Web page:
Dr. Jerald B. Johnson, PhD, director
Brigham Young University
Taxonomic Focus: Fishes
Address: 4033 LSB Provo, UT 84602, USA
Phone: 1 (801) 422-4502
Dr. Johnson’s research focus is in evolutionary ecology. He is interested in understanding the interplay between ecological processes and evolutionary diversification. His work spans several traditional disciplines in ecology and evolution, ranging from population ecology to molecular phylogeography. Current projects in his laboratory include demographic analyses of fishes and lizards, studies of parallel life history evolution and incipient speciation, including the evolution of mating strategies, and conservation genetics of fishes in desert springs.
Dr. Johnson’s research in Patagonia examines evolutionary diversification and population histories of catfishes. Recent work has focused on understanding the geographical and ecological mechanisms that underlie genetic differentiation in the pencil catfish Trichomycterus areolatus of Chile. His research team is now expanding this effort to include other catfish species, most notably the widespread species Hatcheria macraei found throughout Patagonia. Related projects focus on morphological adaptation and ecological differentiation in Patagonian fishes. In the end, his team hopes to understand how Patagonian fishes have diversified and what environmental and abiotic factors are responsible for this remarkable variation.
His lab group is working closely with other members of the Patagonia fish team (see Taxonomic Groups) to understand the broader impact of historical events in this region on overall fish diversity. Patterns discerned from these data will eventually be combined with patterns found in other Patagonian taxa (crabs, plants, lizards, frogs, etc.) to reveal the overall impact of earth’s history on biodiversity in this important region of the world.
Adams, M., S. D. Wedderburn, P. J. Unmack, M. P. Hammer, and J. B. Johnson
. 2011. Congeneric assessment demonstrates the linked genetic histories of two threatened fishes (Atherinidae: Craterocephalus) in Australia's Murray-Darling Basin. Conservation Biology 25:767-776.
Johnson, J. B.
and J. C. Bagley. 2011. Ecological drivers of life-history divergence in Poeciliid fishes. In
Ecology and Evolution of Livebearing Fishes. Eds. J. Evans, A. Pilastro, and I. Schlupp. University of Chicago Press. Pp. 38-49.
Hammer, M. P., P. J. Unmack, M. Adams, J. B. Johnson
, and K. F. Walker. 2010. Genetic conservation units in the Yarra pygmy perch Nannoperca obscura
(Teleostei: Percichthyidae): the significance of phylogeographic structure for declining populations in southeastern Australia. Conservation Genetics
Johnson, J. B.
, S. Peat, and B. J. Adams. 2009. Where’s the ecology in ‘molecular ecology’? Oikos
Lee, J. B. and J. B. Johnson
. 2009. Biogeography of the livebearing fish Poecilia gillii
in Costa Rica: are phylogeographic breaks congruent with fish community boundaries? Molecular Ecology
Jones, C. P. and J. B. Johnson
. 2009. Phylogeography of the livebearer Xenophallus umbratilis
(Teleostei: Poeciliidae): glacial cycles and sea level change predict diversification of a freshwater tropical fish. Molecular Ecology
and M. C. Belk. 2007. What the status of Utah chub tells us about conserving common, widespread species. Pages 165-173 in
M. J. Brouder and J. A. Scheurer, eds. Status, distribution, and conservation of native freshwater fishes of western North America: a symposium proceedings. American Fisheries Society, Symposium 53, Betheseda, MD.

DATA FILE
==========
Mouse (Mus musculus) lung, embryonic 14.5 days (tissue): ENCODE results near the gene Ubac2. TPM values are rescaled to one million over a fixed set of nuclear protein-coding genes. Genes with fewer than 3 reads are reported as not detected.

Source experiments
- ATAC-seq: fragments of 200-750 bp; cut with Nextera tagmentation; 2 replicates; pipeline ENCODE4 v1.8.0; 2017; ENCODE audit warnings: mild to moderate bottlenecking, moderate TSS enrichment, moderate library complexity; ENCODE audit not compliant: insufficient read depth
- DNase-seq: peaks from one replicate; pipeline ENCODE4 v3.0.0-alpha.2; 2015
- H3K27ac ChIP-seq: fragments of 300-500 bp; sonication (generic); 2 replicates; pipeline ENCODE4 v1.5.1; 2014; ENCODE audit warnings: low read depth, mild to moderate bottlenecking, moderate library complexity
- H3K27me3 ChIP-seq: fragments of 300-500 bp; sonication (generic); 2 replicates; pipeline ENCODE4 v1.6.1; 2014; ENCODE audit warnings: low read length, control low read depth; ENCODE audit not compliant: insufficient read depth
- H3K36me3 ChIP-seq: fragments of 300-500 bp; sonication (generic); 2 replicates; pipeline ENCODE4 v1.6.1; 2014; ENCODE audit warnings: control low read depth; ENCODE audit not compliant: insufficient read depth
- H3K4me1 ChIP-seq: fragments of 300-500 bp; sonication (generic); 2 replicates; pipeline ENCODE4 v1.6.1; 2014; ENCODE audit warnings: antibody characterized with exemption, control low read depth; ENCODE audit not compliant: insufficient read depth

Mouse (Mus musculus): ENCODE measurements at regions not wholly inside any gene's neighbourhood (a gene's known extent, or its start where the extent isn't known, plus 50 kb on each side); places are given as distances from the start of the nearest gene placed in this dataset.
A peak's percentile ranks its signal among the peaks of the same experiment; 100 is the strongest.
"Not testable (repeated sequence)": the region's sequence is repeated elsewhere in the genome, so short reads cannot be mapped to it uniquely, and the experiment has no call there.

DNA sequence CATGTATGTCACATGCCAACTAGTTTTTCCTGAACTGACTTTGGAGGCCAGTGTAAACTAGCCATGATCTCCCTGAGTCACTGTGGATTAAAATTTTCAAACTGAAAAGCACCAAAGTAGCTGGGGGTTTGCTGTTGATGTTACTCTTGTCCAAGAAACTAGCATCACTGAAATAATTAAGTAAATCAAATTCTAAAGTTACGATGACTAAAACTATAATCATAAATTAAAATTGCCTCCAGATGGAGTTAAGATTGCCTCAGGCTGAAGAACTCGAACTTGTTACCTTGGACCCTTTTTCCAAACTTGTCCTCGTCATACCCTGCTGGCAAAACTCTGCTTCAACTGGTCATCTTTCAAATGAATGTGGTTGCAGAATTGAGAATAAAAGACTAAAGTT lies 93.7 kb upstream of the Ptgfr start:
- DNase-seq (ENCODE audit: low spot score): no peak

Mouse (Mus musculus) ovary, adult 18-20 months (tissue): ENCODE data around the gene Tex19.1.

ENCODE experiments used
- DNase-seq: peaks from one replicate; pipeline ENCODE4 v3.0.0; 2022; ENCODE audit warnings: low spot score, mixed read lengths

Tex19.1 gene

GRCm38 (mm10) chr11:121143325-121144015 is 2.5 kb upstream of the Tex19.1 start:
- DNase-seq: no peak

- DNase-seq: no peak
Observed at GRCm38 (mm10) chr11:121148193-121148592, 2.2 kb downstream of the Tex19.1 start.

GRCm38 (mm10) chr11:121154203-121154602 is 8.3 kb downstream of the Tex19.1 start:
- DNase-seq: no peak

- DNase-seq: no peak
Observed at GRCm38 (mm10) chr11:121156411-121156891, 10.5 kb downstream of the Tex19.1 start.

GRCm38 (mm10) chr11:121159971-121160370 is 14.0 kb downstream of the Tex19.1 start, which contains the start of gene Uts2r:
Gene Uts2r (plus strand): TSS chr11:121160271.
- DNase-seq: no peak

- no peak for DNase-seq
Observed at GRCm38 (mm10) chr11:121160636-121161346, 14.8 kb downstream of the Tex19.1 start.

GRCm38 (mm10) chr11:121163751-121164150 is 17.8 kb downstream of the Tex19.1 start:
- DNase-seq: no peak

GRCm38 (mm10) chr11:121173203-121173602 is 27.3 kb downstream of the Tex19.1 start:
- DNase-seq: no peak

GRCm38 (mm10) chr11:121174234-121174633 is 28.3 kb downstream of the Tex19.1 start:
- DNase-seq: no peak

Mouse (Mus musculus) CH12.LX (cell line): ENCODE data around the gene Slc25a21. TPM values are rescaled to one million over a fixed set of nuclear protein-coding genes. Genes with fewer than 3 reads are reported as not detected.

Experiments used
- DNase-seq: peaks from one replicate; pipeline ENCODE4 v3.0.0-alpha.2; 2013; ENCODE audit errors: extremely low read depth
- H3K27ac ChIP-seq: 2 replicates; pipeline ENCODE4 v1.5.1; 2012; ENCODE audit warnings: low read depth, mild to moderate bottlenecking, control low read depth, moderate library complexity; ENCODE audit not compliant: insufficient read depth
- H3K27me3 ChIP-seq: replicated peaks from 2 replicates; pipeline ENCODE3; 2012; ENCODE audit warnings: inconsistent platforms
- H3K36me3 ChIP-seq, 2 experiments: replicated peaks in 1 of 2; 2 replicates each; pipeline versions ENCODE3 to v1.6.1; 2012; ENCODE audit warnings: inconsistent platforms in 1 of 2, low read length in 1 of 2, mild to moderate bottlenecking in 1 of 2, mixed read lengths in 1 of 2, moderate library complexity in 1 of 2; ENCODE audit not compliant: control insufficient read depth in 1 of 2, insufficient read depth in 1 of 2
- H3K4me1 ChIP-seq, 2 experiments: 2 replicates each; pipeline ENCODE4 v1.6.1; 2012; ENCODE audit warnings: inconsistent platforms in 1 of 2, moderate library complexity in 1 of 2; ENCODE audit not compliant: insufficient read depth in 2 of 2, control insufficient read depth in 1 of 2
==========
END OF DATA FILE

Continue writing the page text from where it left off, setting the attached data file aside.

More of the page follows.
Johnson, J. B
., T. E. Dowling, and M. C. Belk. 2004. Neglected taxonomy of rare desert fishes: congruent evidence for two species of leatherside chub. Systematic Biology 53:841-854.
Johnson, J. B
. and K. S. Omland. 2004. Model selection in ecology and evolution. Trends in Ecology and Evolution 19:101-108.
2002. Evolution after the flood: phylogeography of the desert fish Utah chub. Evolution 56:948-960.
Ruckelshaus, M. H., P. Levin, J. B. Johnson
, and P. M. Kareiva. 2002. The Pacific salmon wars: what science brings to the challenge of conserving species. Annual Review of Ecology and Systematics 33:665-706.
BA (’93) University of Utah - Biology, Minor in Chemistry
- MS ('95) Brigham Young University - Zoology, Graduate Minor in Statistics
PhD (’00) University of Vermont - Biology
Associate Professor in the Department of Biology & Assistant Curator of Fishes at the M. L. Bean Museum, Brigham Young University (’04–present)
Dr. Johnson is the director of the PIRE Speciation in Patagonia Project. He has long maintained an interest in international field research, especially throughout the Americas. As an undergraduate he spent time in the Galapagos Islands of Ecuador and later in Brazil, solidifying his desire to understand patterns of global biodiversity. He is currently working on fish life history evolution and speciation in Central America (Costa Rica, Nicaragua, Panama), on fish conservation genetics and demography in North America (deserts of the Great Basin and southern Mexico), and on comparative phylogeography and parallel evolution research for the PIRE project in South America (Chile and Argentina). Dr. Johnson is a past recipient of a National Science Foundation Graduate Training Fellowship in molecular ecology at the University of Vermont and of a National Academy of Sciences NRC Postdoctoral Associateship at the U.S. National Oceanic and Atmospheric Administration. He is currently on the faculty at BYU where he teaches courses in ecology and evolutionary biology. In 2012, he will help launch a new International Biology Internship (IBI) program at BYU to provide opportunities for undergraduate students to conduct 'research abroad' for a semester at one of several host labs across the globe.